Abandoned dogs rescued from remote B.C. island almost ready for adoption

Abandoned dogs rescued from remote B.C. island almost ready for adoption

In three short months, rescue dogs Tiger and Bear have come a long way.

Mowi fish farm workers on Minstrel Island spotted the pair at the end of last December. It took five hours to coax the dogs onto their boat, and both were in rough shape.

“We were surprised that they had survived out there for that long, it’s very remote out there,” said fish farm worker Ashley Riley in a previous interview with CHEK News.

“They were very skinny, you could see their ribs and their hip bones and their spine and everything.”

A few days later, the dogs were taken to a vet in Port McNeill before being handed over to Jill Laviolette and the Tri-Port Wildlife Response Team, with Laviolette spending the past few months nursing the animals back to health.

“They’re such good boys, they have such lovely temperaments, they’re just such big, soft, gentle giants that just want to snuggle and love,” says Laviolette.

“So to see very guarded dogs, very broken souls come right back around to being loving puppies [makes] all the hard work worth it.”

Now well on the road to recovery, a GoFundMe page has been launched to help pay for vet bills as well as to help find a forever home for both dogs.

“We want to get them neutered and make sure that they’ve got all up to date on all their shots, all of their flea meds, all of their deworming and everything,” says Laviolette.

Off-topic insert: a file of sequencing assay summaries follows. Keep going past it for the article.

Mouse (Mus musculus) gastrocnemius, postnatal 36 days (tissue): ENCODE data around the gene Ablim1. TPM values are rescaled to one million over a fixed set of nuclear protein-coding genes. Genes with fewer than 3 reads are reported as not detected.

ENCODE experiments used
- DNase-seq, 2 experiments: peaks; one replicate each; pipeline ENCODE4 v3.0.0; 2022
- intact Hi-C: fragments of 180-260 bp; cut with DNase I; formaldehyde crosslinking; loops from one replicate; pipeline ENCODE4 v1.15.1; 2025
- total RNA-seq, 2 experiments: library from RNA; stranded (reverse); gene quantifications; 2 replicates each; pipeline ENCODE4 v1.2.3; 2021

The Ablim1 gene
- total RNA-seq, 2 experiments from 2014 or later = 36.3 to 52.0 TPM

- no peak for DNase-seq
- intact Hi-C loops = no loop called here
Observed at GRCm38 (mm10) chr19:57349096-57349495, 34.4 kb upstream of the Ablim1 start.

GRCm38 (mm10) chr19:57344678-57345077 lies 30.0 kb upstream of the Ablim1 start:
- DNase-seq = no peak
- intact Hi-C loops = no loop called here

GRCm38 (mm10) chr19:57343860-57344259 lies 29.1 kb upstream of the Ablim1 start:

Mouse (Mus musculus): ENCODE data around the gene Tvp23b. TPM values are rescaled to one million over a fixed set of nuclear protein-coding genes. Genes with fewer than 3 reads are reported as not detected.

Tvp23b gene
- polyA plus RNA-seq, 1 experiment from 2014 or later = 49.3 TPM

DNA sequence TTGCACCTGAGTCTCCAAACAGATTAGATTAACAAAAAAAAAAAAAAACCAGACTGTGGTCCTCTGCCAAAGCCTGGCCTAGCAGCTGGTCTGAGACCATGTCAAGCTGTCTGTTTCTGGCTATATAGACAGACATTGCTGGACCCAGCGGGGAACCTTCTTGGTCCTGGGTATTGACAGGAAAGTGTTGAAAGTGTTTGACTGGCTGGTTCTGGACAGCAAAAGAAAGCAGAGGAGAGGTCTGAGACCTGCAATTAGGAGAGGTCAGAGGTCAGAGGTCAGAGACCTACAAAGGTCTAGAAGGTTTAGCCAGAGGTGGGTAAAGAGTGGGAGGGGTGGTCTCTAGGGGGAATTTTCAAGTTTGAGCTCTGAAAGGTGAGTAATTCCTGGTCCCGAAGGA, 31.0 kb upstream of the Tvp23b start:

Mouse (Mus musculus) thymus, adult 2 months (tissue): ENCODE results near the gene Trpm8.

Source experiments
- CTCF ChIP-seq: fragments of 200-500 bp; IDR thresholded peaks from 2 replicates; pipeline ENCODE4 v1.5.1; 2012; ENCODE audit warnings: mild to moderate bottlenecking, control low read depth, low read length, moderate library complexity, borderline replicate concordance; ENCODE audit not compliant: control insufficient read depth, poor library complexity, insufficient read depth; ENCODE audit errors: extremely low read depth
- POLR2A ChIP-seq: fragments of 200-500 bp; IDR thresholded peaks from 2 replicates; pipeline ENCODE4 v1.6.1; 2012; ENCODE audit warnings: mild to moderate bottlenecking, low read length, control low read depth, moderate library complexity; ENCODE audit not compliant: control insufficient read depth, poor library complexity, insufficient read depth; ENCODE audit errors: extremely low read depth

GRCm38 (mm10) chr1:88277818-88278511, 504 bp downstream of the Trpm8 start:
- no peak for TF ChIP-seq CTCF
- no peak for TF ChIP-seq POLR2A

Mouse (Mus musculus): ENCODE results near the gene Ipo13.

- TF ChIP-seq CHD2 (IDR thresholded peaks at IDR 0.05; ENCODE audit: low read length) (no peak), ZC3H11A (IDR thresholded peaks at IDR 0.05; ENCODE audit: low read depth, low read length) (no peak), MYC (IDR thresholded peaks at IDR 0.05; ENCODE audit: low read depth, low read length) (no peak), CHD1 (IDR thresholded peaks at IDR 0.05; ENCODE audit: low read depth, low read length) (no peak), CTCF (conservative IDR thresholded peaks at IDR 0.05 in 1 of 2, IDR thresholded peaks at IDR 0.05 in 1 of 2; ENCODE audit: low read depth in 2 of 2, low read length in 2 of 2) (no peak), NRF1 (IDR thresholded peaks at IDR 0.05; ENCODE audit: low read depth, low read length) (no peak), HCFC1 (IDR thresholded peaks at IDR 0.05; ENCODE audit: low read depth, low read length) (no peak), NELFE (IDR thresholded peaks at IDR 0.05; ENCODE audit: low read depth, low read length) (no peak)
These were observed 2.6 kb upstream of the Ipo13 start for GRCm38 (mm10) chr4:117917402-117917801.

“They’ve responded so well to food and love and the little bit of treatment that they’ve gotten, so now that they’re getting rehabilitated, we just want to get them to that next step for them to be adopted out.”

The original owner was contacted and said the dogs had been re-homed. Laviolette says there is evidence that the dogs were abused and that this story is an example of why pets should not be abandoned.

“Dogs, no matter how overwhelming they can be, don’t just abandon them,” says Laviolette.

“Even though rescues all say they’re full, reach out, don’t just let them go, don’t just abuse them or neglect them, because it makes it so much harder for the next person that’s trying to fix them.”

To help with the medical bills or to inquire about adopting Tiger and Bear, you can visit the Tri-port Wildlife Response Team Facebook page.

Cole SorensonCole Sorenson

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